GC-EAG-analysis of volatiles from Brussels sprout plants damaged by two species of Pieris caterpillars: olfactory receptive range of a specialist and a generalist parasitoid wasp species

H.M. Smid, J.J.A. van Loon, M.A. Posthumus, L.E.M. Vet

    Research output: Contribution to journal/periodicalArticleScientificpeer-review

    Abstract

    Feeding by Pieris brassicae or P. rapae caterpillars on Brussels sprouts plants induces the emission of synomones that attract natural enemies of the caterpillars, Cotesia glomerata, a generalist parasitoid, and C. rubecula, a specialist on P. rapae. Previous research on this tritrophic system has identified a large number of volatiles in the headspace of herbivore-damaged Brussels sprouts plants, and this paper addresses the question which of these volatiles are perceived by the two parasitoid species. Headspace odors from both P. brassicae- and P. rapae-damaged Brussels sprouts plants were analyzed by coupled gas chromatography electro- antennogram (GC-EAG) detection. Twenty volatiles evoked consistent EAG reactions in the antennae of both species and nineteen of these volatiles could be identified with GC-MS. One component that could not be identified due to its low concentration, evoked EAG responses in antennae of C. rubecula only. Possible consequences for searching behavior of the two parasitoid species are discussed. [KEYWORDS: Lepidoptera – Pieridae – Hymenoptera – Braconidae – Cotesia glomerata – Cotesia rubecula – Brussels sprouts – Brassicae oleracea – GC-EAG – tritrophic interactions – specialist – generalist]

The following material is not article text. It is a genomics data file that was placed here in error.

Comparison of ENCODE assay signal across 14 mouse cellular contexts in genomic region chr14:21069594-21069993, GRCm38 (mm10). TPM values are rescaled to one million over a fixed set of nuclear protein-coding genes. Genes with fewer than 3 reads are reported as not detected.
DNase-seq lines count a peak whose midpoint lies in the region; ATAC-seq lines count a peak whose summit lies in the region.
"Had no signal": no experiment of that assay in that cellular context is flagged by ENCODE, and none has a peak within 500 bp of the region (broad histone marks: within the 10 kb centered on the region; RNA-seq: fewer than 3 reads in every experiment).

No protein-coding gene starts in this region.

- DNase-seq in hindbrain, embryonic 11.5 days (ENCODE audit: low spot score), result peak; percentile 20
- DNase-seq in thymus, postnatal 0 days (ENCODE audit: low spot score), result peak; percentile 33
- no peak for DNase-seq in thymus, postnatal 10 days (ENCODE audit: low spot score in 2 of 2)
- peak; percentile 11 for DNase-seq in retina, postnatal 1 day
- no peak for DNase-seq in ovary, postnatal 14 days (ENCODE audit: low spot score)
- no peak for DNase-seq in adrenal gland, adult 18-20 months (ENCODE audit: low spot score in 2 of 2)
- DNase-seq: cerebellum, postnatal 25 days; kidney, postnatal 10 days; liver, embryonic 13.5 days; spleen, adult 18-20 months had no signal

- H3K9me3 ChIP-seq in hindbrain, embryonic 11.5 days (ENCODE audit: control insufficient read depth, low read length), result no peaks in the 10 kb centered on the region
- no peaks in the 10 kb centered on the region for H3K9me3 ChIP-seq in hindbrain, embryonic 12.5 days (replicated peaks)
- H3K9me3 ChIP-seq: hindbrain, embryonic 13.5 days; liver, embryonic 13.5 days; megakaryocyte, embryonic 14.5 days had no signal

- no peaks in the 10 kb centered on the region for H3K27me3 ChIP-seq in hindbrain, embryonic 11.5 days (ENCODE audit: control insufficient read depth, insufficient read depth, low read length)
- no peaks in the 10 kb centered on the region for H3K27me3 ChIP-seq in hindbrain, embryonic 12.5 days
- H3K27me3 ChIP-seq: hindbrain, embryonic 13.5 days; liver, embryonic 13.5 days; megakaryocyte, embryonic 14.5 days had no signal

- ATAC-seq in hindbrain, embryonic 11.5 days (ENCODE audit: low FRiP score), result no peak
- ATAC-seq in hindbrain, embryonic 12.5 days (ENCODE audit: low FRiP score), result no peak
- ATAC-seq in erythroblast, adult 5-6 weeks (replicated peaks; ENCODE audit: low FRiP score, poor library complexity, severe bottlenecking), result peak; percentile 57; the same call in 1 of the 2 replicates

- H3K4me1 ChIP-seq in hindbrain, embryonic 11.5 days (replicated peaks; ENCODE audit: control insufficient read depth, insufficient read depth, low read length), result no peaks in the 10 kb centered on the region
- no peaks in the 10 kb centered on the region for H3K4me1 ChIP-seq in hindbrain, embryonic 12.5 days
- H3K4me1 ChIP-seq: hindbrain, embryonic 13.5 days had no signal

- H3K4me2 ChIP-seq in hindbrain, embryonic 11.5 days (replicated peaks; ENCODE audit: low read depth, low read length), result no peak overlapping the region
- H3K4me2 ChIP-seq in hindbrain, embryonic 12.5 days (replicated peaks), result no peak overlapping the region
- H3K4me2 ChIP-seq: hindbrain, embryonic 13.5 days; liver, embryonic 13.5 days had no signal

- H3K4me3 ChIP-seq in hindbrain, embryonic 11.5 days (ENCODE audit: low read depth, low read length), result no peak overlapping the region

Original languageEnglish
    Pages (from-to)169-176
    JournalChemoecology
    Volume12
    Issue number4
    DOIs
    Publication statusPublished - 2002

    Fingerprint Dive into the research topics of 'GC-EAG-analysis of volatiles from Brussels sprout plants damaged by two species of Pieris caterpillars: olfactory receptive range of a specialist and a generalist parasitoid wasp species'. Together they form a unique fingerprint.

    Cite this